E. Basis of “Core” Determination ......................................707
F. Settlements and Compromises .......................................708
G. Filing Proofs of Claim ...................................................708
H. Bankruptcy Appellate Panels .........................................708
I. Certification ...................................................................708
J. Are Magistrate Judges Subject to the Same
Problems? .......................................................................709
IV. Conclusion ...........................................................................711
On June 23, 2011, the United States Supreme Court handed
down Stern v. Marshall,1 which has quickly become the hottest
topic in bankruptcy law in quite some time. This Article (1) briefly
describes the historical authority of bankruptcy courts; (2)
discusses the Supreme Court’s ruling and rationale in Stern; and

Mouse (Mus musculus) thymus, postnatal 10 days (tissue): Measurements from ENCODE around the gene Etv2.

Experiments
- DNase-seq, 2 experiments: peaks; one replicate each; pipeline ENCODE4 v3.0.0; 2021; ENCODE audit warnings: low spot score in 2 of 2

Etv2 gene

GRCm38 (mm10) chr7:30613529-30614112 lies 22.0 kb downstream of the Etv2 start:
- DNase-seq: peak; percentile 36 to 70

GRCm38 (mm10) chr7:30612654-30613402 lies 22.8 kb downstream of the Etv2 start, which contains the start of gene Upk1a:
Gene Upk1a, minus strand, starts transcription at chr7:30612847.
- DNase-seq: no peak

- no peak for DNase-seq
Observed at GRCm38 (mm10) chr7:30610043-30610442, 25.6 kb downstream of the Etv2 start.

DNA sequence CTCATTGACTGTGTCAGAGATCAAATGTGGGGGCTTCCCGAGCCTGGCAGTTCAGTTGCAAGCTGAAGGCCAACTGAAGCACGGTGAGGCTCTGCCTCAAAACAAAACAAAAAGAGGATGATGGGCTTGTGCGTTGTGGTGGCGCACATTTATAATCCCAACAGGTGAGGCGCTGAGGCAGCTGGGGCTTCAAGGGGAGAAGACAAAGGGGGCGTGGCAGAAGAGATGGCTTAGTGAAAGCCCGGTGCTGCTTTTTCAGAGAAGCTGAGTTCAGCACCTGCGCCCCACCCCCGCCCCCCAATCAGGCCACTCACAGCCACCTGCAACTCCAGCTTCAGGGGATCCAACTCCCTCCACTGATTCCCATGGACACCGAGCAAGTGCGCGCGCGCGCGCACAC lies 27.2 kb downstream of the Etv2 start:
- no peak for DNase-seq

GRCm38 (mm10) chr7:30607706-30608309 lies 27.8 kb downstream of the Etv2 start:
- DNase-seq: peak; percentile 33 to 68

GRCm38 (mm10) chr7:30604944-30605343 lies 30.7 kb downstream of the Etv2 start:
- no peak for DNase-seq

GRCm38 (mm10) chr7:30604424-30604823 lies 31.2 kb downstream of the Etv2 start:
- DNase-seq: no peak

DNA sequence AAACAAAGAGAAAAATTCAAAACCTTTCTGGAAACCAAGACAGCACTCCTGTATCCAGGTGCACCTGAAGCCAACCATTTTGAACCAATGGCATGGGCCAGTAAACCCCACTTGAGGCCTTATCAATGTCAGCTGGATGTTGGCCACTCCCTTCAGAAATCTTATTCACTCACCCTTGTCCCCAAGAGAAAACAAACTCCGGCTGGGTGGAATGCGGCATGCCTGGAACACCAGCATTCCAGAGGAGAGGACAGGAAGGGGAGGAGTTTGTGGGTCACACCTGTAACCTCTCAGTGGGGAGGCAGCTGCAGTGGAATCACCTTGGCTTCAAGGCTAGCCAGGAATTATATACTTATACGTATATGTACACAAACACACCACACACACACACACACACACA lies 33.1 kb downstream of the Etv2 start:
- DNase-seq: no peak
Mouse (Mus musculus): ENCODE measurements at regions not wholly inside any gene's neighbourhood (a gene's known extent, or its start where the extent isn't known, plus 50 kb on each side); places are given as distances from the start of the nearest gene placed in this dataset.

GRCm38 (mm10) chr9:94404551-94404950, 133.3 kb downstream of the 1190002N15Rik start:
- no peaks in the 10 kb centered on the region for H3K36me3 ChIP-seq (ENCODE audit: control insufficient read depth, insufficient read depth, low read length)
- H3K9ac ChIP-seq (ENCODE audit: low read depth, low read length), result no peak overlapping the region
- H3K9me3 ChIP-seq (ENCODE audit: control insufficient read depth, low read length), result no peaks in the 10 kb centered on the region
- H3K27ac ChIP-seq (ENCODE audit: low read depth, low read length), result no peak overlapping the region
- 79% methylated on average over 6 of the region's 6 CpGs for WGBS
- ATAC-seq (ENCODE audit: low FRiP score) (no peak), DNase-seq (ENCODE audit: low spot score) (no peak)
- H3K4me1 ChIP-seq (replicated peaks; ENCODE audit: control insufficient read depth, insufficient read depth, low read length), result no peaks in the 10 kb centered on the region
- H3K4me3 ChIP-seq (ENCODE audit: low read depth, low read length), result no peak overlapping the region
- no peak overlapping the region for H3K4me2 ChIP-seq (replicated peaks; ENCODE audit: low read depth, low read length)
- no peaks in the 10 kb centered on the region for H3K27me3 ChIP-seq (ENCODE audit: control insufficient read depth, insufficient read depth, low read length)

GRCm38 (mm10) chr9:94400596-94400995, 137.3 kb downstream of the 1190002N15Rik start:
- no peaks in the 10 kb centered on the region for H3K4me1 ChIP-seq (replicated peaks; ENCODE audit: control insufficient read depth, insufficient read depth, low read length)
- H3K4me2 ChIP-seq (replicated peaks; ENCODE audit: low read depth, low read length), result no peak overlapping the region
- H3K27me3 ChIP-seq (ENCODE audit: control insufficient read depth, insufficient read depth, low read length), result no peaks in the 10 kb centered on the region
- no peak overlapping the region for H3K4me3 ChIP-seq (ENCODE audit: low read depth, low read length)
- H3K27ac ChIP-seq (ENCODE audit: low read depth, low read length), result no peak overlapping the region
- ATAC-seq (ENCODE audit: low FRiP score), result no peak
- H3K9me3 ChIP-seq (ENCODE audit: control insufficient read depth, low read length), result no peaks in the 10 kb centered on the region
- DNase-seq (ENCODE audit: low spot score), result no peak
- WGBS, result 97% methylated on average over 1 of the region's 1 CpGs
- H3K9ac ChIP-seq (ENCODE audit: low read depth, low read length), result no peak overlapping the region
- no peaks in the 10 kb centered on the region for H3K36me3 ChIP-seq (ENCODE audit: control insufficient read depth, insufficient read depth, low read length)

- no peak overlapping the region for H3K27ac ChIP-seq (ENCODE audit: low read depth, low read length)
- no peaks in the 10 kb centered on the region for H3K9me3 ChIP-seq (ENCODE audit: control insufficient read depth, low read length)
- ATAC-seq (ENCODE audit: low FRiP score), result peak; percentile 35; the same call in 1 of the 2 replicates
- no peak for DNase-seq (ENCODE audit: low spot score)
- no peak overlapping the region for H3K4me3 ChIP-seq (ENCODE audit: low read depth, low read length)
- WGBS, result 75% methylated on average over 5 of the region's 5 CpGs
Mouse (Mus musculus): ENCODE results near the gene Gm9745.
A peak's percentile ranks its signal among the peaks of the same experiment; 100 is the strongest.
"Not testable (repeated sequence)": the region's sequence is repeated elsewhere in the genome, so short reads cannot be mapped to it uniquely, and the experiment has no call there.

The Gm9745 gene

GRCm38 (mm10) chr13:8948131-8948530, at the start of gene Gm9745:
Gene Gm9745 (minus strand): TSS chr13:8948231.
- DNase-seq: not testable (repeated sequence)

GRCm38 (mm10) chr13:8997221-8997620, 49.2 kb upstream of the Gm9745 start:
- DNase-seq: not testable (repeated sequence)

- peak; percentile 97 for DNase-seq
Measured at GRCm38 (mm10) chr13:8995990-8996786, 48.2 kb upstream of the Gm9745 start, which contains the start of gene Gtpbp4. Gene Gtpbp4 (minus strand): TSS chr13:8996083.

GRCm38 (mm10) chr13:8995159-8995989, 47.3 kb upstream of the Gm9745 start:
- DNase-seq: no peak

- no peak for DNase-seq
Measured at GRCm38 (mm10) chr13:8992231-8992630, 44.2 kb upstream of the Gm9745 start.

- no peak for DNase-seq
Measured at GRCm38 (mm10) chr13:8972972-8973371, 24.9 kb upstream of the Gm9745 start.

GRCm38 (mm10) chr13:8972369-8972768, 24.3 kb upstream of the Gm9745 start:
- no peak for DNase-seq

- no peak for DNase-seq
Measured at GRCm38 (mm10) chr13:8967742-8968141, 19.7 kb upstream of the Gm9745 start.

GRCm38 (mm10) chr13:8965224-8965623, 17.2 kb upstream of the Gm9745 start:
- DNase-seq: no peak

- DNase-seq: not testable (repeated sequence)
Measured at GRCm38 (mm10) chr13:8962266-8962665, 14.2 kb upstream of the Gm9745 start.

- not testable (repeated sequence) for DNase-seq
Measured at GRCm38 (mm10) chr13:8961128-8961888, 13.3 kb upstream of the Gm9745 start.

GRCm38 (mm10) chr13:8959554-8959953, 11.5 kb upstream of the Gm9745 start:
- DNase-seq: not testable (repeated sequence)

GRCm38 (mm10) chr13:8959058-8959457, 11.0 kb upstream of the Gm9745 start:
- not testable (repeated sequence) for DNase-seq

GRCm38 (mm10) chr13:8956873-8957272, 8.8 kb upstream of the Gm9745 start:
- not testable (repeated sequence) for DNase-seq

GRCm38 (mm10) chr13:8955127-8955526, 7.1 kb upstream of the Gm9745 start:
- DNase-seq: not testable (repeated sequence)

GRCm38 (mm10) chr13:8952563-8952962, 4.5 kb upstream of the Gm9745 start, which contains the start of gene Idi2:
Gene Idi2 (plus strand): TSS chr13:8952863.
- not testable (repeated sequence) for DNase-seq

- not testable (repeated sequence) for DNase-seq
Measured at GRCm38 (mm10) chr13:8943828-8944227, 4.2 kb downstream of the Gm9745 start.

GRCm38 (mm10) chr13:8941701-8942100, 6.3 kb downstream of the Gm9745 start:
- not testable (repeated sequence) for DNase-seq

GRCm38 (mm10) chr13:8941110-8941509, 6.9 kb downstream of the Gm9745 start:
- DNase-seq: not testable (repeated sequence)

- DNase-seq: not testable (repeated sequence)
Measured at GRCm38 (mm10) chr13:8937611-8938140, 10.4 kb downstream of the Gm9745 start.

(3) discusses the ramifications of Stern through the lens of recent
case law discussing Stern, as well as other issues that have not yet
been addressed by the courts. As will be shown in this Article, the
majority’s pronouncements in Stern have led lower courts to
widely disparate conclusions about the breadth of the Stern
decision, and those pronouncements have also dealt a significant
blow to the foundational authority of bankruptcy courts, the full
effects of which have not yet come to fruition. At least for now, the
United States bankruptcy system is still running, despite an unclear
foundation for doing so.
1. 131 S. Ct. 2594 (2011).
2012] BANKRUPTCY COURTS AFTER STERN 649
I. BANKRUPTCY COURT AUTHORITY
A. Pre-Bankruptcy Code
In the beginning, there was debtors’ prison. As a vestige of
British practice (which itself derived from ancient and medieval
practices), as late as the early 19th Century in the United States,
debtors were often imprisoned for unpaid debts. However, because